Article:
Submitted by Xaviar Xerexes on February 9, 2010 - 16:29
So a lot of you probably read about the hack attack on Karl Kerschl's site last week as reported by FLEEN. Wordpress has come to take a fairly dominant position in webcomics publishing in recent years with good reason. Wordpress is a fantastic blogging solution with an active development team and it's not a tremendous stretch to leverage it for comics. So which comics-specific solution should you use for turning Wordpress into Webcomicpress?
First let's see what is out there. If there are other projects out there to include beyond what I list below, contact me.
1. Comicpress. Tyler Martin's Comicpress was
n't the first Wordpress effort. but it was the one that caught fire and is now in wide use in webcomics. It's gone through several versions and now has a few add-on plug-ins for additional features. Version 2.8 is stable and in wide use.
2. stripShow. I think Brad Hawkins' stripShow might have been the first working hack I can recall. Currently, it looks like Hawkins is working on version 2.5, so it's probably a safe bet to wait until that next version is released to try it out.
3. Manga+Press. I know the least about this one, having not had a chance to try it out. It also looks like the most recent version is in beta and the creator still working to finish a final release of what will be version 2.6.
4. Webcomic 2.1. This project has been around for a bit, it seems to have been inspired in part by the creator's criticisms of Comicpress.
5. Comic Reef. The very most recent effort I'm aware of seems to be a project born in the Webcomics Community forums.
What I think would be the most useful approach to comparing them is to create a list of features and see each package implements them. Some obvious issues are how it handles comic images, navigation, themes... again, let me know if you have any suggestions for key criteria. I'll be working on setting up each one of these packages in order to write up a comparison of them for later this month.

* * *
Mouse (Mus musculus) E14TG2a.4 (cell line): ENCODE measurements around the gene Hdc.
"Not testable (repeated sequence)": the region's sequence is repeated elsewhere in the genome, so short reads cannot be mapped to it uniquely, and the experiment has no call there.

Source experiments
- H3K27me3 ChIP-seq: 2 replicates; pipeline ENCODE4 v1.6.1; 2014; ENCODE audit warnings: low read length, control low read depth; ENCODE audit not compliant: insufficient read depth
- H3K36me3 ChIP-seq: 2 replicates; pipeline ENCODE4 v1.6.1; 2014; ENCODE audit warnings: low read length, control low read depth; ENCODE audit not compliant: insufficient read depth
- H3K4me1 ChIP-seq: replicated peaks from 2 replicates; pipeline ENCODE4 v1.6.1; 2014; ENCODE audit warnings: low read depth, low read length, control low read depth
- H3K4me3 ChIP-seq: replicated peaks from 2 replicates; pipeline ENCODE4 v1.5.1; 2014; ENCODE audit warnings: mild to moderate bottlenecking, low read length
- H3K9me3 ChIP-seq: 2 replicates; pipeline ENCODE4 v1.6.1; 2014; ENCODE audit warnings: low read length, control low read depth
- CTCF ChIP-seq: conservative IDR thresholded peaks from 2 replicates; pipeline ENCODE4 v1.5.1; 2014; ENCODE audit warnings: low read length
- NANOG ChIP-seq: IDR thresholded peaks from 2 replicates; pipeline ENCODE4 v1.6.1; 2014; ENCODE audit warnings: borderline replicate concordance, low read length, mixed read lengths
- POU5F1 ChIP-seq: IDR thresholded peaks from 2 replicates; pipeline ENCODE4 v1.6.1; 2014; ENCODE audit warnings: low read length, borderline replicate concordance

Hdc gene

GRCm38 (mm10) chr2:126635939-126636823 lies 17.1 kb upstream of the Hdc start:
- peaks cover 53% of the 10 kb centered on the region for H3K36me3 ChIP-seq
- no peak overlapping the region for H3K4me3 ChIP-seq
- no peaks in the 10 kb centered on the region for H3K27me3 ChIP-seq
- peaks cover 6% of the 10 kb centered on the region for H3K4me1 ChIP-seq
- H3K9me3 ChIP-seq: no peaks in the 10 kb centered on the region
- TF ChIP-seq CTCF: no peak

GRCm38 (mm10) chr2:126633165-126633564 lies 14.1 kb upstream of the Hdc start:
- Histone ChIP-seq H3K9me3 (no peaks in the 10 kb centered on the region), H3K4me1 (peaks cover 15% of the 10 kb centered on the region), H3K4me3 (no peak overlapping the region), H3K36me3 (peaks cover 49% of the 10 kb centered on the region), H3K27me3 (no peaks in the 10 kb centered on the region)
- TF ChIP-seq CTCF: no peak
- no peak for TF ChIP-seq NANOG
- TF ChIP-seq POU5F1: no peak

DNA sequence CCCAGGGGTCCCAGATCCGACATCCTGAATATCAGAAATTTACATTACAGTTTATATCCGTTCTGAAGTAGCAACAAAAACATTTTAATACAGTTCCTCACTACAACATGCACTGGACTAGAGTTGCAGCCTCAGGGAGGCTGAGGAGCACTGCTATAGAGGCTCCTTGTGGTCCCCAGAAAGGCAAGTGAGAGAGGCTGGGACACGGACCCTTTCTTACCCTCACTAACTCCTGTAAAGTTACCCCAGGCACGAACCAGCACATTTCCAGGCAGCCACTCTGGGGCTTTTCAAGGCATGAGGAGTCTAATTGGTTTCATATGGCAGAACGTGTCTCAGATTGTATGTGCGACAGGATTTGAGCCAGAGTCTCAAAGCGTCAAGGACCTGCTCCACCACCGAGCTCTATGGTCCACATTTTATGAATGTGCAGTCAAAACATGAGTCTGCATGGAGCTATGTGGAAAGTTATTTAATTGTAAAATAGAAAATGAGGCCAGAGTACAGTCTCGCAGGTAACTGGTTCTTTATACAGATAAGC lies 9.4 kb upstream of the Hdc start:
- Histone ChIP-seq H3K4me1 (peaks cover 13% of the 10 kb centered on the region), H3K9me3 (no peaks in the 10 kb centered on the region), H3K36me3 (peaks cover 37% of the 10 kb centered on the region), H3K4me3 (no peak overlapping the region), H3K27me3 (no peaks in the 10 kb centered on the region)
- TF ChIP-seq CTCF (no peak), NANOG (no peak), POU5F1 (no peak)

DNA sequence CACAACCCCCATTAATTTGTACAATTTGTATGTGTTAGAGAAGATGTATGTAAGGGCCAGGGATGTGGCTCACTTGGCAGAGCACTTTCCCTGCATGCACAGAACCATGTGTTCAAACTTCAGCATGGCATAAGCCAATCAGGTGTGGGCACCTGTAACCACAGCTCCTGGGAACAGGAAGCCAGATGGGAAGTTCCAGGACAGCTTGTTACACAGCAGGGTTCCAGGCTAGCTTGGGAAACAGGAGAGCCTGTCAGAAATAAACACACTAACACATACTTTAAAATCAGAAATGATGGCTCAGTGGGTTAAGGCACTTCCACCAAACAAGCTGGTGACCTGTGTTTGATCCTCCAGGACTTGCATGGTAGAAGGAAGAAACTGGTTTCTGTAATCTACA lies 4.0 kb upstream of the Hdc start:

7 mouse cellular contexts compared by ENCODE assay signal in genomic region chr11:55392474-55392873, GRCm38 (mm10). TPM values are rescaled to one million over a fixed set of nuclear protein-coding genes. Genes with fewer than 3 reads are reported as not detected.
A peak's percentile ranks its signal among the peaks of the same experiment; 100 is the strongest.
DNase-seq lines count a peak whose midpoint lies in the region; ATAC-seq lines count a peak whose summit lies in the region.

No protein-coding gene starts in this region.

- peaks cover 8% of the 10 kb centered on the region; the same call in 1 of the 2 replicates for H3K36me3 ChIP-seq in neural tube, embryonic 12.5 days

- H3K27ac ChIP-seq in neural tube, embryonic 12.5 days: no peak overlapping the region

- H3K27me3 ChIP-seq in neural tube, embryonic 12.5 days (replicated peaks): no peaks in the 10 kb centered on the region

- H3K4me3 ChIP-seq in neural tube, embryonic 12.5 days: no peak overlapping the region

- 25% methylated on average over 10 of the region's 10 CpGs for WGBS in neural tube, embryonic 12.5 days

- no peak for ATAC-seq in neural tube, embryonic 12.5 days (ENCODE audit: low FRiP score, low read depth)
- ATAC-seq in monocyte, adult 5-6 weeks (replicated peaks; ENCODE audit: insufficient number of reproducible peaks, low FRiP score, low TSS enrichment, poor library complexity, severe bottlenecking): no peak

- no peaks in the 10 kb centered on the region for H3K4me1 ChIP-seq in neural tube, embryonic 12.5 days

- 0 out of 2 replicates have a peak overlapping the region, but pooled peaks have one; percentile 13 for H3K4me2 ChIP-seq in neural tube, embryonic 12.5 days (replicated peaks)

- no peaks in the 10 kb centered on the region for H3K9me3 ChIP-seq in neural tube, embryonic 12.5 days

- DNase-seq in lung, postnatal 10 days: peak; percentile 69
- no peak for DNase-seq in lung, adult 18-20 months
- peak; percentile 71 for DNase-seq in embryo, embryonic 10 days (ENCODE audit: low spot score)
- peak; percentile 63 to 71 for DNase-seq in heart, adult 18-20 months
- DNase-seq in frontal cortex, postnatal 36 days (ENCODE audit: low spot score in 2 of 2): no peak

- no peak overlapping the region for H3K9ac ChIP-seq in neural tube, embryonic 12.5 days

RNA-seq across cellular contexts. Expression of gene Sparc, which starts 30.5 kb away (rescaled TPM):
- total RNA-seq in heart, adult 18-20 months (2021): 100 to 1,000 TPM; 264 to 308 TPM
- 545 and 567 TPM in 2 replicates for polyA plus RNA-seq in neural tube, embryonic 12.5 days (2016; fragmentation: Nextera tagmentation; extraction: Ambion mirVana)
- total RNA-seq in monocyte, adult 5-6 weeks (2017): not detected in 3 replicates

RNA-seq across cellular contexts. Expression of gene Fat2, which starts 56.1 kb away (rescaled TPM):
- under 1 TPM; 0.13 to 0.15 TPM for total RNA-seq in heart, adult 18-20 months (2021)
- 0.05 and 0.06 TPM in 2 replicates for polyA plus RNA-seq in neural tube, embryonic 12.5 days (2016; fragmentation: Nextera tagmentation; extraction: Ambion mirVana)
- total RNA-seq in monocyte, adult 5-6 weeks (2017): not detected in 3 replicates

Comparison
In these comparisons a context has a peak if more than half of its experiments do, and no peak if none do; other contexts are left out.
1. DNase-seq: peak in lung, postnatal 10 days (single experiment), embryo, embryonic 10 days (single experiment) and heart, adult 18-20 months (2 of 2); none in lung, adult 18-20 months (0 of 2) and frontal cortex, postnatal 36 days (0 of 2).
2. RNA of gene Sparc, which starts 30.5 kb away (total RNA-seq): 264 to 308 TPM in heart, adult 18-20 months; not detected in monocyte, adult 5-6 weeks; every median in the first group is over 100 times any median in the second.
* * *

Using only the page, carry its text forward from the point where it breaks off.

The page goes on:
UPDATE: An email exchange with Tyler Martin clarifies that ComicPress was actually the first WordPress solution and that stripShow was a "fork" of ComicPress.
Submitted by Xaviar Xerexes on January 28, 2010 - 10:10
I'm on the twitters sometimes if you're interested in smaller, faster updates (also to be honest, I don't always remember to post here what I've tweeted).
iWebcomics: iPad? While it doesn't roll off the tongue quite as well as the Jesus Tablet, it'll do. My quick reaction? I think this should be an excellent consumer device for consuming media; I don't love the content-type control Apple has asserted over it's app store and I think any potential reasons for such control are much less defensible for a device such as this. I also don't like Apple's failure to support Flash - this device should be open to complementary programs to the traditional browser environment. I'll grant you that version 2 in another year will probably be a better deal but I think this product meets my imaginary expectations for a webcomics tablet. Not sure still about the pricing but at least it's better than the pre-announcement rumors. As far as comic apps for the iPad, it looks like Comixology got the first press release out the door.
Code: Brad Hawkins posts some details on what will be in version 2.5 of stripShow, which is a add-on to WordPress to run webcomics. I can't remember exactly now, but the birth of the first version of stripShow either predates or is pretty close in time to ComicPress and has also continued to evolve - can't wait to see the new version.
Act-I-Vation Nation: Paul DeBenedetto interviewed comics/webcomic auteur Dean Haspiel last year at the Baltimore Comicon; he just posted the video though:
Around the World in 80 Blogs
A lot of Zuda news at Robot6: an interview with Josh Alves, creator of the webcomic Araknid Kid (started at Zuda, finished at Sugary Serials) and the new webcomic, Heropotamus; and interviews with all of the creators in the January edition of Zuda (aka Webcomic Powerball).
Submitted by Xaviar Xerexes on November 24, 2009 - 15:44
Man, in years ComixTalk is like a tween now... OMG!
We had an interview with Evan Nichols of the webcomic Dr. Eldritch. Plus, wow! Jon Morris' comic, Star Wars Versus The Batman. And Bomb Shelter's Webcomic Idol contest was down to the final three. (Doesn't look like Webcomic Idol is happening this year...)
A great thread on how much to spend on making a webcomic -- how times have changed (or not) since then!
Dave Wright's Todd and Penguin hits it's third anniversary milestone; an interview with Brad Hawkins and a review of his webcomic Monkey Law; and Dylan Meconis wrote a column on webcomic creator burnout.